Agenda

SOCCRATES automates cybersecurity for industrial systems

Work environments are increasingly digitized. Cyber-attacks pose an ever-greater threat.

Projets européens H2020SOCCRATES is a H2020 European project launched in September 2019 for a three-year period. It aims to develop at least one platform to automate the detection of certain attacks and launch appropriate countermeasures. In doing so, it should help cyber security operators for industrial systems act more quickly and effectively in the event of a cyber attack. Hervé Debar, an information systems security researcher at Télécom SudParis, explains how the research consortium, which includes the school, is going about developing this solution.  

 

What is the SOCCRATES platform?

Hervé Debar: The SOCCRATES platform is a “Security Information and Event Management” environment that aims to detect and block cyber-attacks more effectively. To do so, the platform collects data about the vulnerabilities present on the monitored system, malicious activity targeting the IT environment, and general information about the threat. It then proposes appropriate countermeasures for the attacks that are detected and makes it possible to implement them.

How does it hope to address the needs of companies and organizations?

HD: SIEM platforms are the core of Security Operating Centers (SOC), where operators  manage cyber threats. All operators of critical infrastructures must monitor their information systems as required by French and European regulations. Faced with growing threats, the SOCCRATES platform aims to provide a greater degree of automation, making it possible to respond to attacks more quickly and precisely. Operators could then focus on the most complex attacks.

What is your approach to developing this platform?

HD: The project focuses primarily on the knowledge with which SOC operators are provided in order to respond to attacks. This knowledge takes one of three forms. The first is increased knowledge of the monitored information system, and of the potential attack paths that could be used to compromise a vulnerable target. Blocking the easiest attack paths can help prevent a hacker from spreading throughout the system. The second form of knowledge is based on an understanding of the threat. This means observing internet attack phenomena in order to improve the detection mechanisms used. And the third form of knowledge involves understanding the impact an attack has on operations in order to assess the risks of countermeasures and the benefits in terms of limiting the impact of an attack.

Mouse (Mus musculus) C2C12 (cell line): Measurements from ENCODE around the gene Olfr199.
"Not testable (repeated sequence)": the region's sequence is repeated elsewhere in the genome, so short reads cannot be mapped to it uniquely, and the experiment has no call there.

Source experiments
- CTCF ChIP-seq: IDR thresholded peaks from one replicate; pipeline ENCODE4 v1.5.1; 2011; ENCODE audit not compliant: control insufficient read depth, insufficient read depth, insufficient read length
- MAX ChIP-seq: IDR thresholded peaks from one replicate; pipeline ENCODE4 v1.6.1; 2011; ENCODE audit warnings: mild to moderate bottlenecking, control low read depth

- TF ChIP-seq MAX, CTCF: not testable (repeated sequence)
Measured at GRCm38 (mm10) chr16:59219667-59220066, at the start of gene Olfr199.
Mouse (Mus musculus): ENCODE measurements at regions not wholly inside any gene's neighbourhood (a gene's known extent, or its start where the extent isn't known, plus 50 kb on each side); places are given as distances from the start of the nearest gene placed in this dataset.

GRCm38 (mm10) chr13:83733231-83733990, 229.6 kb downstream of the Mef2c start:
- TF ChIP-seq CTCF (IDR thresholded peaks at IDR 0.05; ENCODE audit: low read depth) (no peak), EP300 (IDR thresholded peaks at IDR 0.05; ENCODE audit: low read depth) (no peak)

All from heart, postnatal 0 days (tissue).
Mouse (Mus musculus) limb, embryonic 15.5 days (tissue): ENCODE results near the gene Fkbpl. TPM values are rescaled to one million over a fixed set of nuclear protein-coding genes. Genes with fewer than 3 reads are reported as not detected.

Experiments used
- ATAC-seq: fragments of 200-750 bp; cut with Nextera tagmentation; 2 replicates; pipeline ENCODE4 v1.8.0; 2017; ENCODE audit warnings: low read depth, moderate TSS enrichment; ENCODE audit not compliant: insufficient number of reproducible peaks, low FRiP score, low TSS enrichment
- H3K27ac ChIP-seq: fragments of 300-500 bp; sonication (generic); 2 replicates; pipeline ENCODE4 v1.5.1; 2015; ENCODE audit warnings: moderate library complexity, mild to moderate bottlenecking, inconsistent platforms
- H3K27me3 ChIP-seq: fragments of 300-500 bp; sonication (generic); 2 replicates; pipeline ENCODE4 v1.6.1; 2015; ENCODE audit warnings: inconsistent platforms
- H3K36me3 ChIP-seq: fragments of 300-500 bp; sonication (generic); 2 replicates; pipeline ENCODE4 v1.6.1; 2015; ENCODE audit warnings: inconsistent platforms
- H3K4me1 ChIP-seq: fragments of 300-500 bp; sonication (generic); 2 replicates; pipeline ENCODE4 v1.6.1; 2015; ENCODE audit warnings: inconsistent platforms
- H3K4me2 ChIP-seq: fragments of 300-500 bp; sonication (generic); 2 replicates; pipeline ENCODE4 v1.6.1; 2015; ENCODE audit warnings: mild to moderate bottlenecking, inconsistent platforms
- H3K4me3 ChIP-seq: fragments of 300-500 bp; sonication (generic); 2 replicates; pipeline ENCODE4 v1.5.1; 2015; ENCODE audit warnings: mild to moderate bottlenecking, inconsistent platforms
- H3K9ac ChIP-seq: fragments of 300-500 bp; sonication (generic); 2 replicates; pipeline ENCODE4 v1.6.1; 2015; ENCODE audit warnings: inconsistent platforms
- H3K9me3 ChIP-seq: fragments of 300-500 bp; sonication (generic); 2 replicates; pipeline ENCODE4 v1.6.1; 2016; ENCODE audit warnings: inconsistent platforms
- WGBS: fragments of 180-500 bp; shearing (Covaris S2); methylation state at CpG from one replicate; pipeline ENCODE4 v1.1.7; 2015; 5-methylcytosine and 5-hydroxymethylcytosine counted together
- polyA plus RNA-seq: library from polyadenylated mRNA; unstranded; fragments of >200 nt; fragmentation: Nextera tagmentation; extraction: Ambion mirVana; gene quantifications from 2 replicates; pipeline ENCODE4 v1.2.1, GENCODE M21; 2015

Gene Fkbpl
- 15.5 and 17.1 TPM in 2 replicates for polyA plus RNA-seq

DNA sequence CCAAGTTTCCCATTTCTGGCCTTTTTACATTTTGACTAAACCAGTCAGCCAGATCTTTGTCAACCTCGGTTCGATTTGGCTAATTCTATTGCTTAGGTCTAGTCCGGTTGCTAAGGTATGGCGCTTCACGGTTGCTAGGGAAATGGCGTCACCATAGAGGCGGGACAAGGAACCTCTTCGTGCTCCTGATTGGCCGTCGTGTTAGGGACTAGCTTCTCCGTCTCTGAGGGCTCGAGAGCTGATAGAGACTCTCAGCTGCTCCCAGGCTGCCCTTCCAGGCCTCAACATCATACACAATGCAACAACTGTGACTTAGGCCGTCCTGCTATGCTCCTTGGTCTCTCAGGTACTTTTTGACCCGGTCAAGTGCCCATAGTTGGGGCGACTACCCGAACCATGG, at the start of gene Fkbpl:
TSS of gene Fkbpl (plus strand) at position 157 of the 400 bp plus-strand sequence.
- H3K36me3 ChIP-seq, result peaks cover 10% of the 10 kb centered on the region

What expertise are Télécom SudParis researchers contributing to this project?

HD: We’re contributing our expertise in cyber attack remediation, which we developed in particular through the MASSIF and PANOPTESEC European FP7 projects. Our work on these two projects, which were launched in 2013 and 2014, gave us the opportunity to develop in-depth knowledge about industrial cybersecurity, managing attacks and implementing countermeasures. Our response model provides a quantitative assessment of the impact — whether positive or negative — of the remediations proposed to block attacks.

Read more on I’MTech: SPARTA: Defining Cybersecurity in Europe

How do you plan to test the effectiveness of the SOCCRATES platform?

HD: The platform will be implemented and deployed in two pilot environments involving critical infrastructures. In the field of cloud computing, with the company Mnemonic, and in the energy sector with Vattenfall. Mnemonic is a managed security service provider. At Vattenfall, the SOCCRATES platform will be used to monitor networks that control electricity production and distribution.

Beyond these industry partners, how is the project organized?

HD: SOCCRATES is coordinated by the Netherlands Organisation for Applied Scientific Research (TNO). In addition to IMT, three are three Swedish partners (KTH, Foreseeti and Mnemonic), a Finnish partner (F-Secure), ATOS Spain, Vattenfall IT Services (Poland), the Austrian Institute of Technology (AIT), and another Dutch partner, ShadowServer. This consortium is divided into three kinds of contributions: vulnerability analysis, behavioral detection, and attack remediation. Our first major step is to define the use cases and demonstration scenarios that we will use to develop, approve and demonstrate the components of the project. We plan to do this by the end of January.

Learn more about SOCCRATES

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